A measure to remove a portion in Colorado’s state constitution that legalizes slavery for people who have been convicted of crimes was struck down during the last election.
This means that a reference to slavery is still in that state’s constitution but a recount is possible.
Colorado also rejected Amendment 69, the controversial healthcare financing reform called ColoradoCare. It was billed as Single Payer reform, (it wasn’t), and not even Bernie’s endorsement would save it from being rejected by almost 80% of voters.
Other attempts at statewide universal healthcare were similarly shot down at the polls. California’s healthcare reform (Prop 186) was defeated 3 to 1 and Oregon’s healthcare reform (Measure 23), lost 4 to 1.
Can’t win for losing…
My people see some hope in the future. Doctors usually prefer the positive prognosis.
The patients’ perspective, by necessity, is much dimmer. Only a Presidential veto in January prevented Congress from increasing the rolls of the uninsured by at least 22 million people. This coming January, Congress is poised to do it again through the budget reconciliation process. No worries about a veto this time.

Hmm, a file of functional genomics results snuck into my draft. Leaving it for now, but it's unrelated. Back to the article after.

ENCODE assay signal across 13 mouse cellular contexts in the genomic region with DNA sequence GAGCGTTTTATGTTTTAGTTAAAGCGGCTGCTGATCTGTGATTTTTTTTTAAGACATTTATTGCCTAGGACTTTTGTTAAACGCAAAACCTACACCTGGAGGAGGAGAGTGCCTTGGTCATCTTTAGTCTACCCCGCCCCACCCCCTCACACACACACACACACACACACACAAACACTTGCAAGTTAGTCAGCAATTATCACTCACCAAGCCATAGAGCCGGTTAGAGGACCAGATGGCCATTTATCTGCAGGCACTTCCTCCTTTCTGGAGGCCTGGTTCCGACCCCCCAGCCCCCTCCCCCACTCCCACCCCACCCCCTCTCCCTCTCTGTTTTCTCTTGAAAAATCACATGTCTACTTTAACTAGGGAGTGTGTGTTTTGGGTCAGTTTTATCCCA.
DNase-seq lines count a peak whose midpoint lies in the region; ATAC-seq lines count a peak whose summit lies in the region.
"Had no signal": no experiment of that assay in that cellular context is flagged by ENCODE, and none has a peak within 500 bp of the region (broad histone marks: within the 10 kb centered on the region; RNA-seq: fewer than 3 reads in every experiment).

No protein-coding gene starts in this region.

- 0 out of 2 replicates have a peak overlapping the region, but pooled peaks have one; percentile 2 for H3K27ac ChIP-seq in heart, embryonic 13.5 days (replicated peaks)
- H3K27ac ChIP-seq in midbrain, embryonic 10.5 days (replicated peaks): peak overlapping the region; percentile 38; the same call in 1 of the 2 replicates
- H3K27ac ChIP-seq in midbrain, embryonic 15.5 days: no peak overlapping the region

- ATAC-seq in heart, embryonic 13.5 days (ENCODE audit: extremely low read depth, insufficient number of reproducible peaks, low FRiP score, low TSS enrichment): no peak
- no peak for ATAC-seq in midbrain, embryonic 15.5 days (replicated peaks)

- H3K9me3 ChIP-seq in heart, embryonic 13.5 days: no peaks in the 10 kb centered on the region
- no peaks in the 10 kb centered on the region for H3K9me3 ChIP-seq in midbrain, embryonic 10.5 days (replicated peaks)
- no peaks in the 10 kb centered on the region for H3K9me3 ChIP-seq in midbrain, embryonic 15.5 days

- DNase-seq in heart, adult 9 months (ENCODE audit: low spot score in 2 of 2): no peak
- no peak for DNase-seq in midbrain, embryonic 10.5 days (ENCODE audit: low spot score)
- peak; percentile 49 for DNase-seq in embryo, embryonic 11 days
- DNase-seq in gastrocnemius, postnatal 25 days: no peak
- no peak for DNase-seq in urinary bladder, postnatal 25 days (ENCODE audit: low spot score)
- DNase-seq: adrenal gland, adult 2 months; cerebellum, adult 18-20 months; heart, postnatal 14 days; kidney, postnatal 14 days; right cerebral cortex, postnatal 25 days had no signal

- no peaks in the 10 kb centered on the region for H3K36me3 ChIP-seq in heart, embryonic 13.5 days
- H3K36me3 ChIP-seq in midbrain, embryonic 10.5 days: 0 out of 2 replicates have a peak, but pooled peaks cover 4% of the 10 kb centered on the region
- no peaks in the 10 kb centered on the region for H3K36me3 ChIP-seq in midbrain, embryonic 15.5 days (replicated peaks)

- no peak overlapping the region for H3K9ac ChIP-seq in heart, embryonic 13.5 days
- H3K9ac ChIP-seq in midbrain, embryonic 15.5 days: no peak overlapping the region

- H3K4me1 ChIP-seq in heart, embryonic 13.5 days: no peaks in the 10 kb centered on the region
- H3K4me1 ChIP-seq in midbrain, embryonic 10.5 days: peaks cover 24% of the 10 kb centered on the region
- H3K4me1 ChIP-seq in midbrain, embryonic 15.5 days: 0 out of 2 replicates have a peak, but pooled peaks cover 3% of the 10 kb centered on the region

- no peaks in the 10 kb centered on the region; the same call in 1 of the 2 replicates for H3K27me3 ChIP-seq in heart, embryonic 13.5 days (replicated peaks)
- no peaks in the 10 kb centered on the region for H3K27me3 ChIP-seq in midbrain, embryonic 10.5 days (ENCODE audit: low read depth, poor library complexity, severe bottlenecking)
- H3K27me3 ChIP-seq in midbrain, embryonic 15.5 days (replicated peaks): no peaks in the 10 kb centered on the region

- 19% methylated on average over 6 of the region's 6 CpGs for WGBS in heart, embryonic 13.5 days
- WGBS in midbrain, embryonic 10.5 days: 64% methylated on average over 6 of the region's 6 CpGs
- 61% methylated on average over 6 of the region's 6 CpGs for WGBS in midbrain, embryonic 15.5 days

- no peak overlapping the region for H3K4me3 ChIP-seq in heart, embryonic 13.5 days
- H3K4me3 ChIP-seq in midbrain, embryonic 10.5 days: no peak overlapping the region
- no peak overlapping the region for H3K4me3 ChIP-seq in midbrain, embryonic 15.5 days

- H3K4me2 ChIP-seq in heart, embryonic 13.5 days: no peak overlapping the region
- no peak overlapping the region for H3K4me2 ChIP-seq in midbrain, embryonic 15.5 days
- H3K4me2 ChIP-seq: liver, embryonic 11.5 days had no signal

Amenable mortality rates in this country are always cause for much debate about how such data is interpreted. But one fact, one clear and unarguable fact, remains as steadfast as it is ignored: expanding the limitations on access to timely and appropriate healthcare can only increase that rate.
It appears Congress will extend government funding through March in order to allow the Trump Administration time to get fully seated and up to speed. Not exactly popular with Republicans eager to throw 20 million Americans out of the healthcare system, cut taxes for the rich, defund Planned Parenthood etc., but Trump is betting on the Democrats never allowing a government shutdown no matter what or who is at stake.
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